It’s time to stop the debate over debates.
Even though regular presidential debates are a relatively new phenomenon, they have become entrenched enough in the system that they themselves have become a campaign issue. Along with the dubious issue of Gov. Bill Clinton’s draft status, the willingness (or lack thereof) of the contenders to participate in a debate was one of the key issues in last week’s campaigning.
That issue is serving neither candidates nor voters. In fact, the candidates come across more like petty children arguing over who should be the one to play with a favorite toy.
The ideal solution would have been for Clinton and President Bush to agree to debate format worked out by a bipartisan commission. Failing that, we don’t see what harm there is to Clinton in taking the high road and agreeing to a debate under the format used in previous years- except that then he wouldn’t be able to harp any more about Bush’s rejection of the better proposal.
It all comes across as quite petty, considering there are some 10 million people unemployed in this country, a record deficit continuing to swell and a lack of direction in foreign policy. If Clinton believes he can do better than Bush has, he should be out there making his case instead of concentrating on petty matters. And if Bush truly believes that he has been stymied by a Democratic Congress, he should be vigorously campaigning for a republican candidate to go with him to Washington as part of a team.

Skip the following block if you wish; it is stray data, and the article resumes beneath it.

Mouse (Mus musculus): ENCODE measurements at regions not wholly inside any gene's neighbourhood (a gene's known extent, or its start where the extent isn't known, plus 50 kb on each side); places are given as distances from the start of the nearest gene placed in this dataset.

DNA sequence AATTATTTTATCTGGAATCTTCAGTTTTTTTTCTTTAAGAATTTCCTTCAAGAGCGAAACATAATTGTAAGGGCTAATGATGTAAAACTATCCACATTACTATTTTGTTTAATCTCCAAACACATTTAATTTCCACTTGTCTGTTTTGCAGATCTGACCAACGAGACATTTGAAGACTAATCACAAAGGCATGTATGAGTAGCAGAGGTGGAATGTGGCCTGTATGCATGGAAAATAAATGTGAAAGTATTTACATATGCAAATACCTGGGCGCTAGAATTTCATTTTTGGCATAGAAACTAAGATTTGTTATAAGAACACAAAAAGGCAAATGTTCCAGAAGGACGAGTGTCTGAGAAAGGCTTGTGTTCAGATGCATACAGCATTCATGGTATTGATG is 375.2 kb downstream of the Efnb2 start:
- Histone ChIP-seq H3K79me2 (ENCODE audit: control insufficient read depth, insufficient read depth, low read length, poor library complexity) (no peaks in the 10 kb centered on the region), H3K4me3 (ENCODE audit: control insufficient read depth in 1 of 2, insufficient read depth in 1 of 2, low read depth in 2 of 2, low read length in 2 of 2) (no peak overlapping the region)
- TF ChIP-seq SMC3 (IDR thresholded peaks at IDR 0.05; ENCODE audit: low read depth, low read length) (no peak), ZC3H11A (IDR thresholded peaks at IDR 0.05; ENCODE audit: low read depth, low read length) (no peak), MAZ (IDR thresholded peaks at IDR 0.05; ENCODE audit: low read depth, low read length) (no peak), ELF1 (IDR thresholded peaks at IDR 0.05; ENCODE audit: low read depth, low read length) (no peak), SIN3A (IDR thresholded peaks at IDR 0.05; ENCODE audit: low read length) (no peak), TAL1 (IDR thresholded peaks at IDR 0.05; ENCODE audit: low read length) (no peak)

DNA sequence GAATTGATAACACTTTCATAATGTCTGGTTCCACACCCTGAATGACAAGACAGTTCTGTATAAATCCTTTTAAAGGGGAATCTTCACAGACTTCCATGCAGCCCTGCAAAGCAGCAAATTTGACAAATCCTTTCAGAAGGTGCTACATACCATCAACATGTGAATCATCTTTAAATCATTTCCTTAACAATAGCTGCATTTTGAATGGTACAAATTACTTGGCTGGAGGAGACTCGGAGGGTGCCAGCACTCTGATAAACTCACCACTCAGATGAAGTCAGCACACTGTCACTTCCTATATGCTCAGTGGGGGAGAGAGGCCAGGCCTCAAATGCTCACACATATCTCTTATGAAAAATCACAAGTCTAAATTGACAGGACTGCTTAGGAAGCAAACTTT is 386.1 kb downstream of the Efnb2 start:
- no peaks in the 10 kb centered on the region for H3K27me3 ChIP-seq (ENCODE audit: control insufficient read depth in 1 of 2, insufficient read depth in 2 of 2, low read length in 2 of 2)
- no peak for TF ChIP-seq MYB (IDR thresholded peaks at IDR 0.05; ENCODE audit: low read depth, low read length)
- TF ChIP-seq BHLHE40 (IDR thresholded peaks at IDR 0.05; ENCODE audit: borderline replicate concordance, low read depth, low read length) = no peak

But it’s much easier to whine about the inconsequential-a two-decade-old draft record, debate formats, and a candidate’s spelling ability-than to face the tough issues. It’s little wonder that voters have become disenchanted with the process.
Irene Hilsendager’s column each week touches on moments in the history of Cotati, Rohnert Park and Penngrove.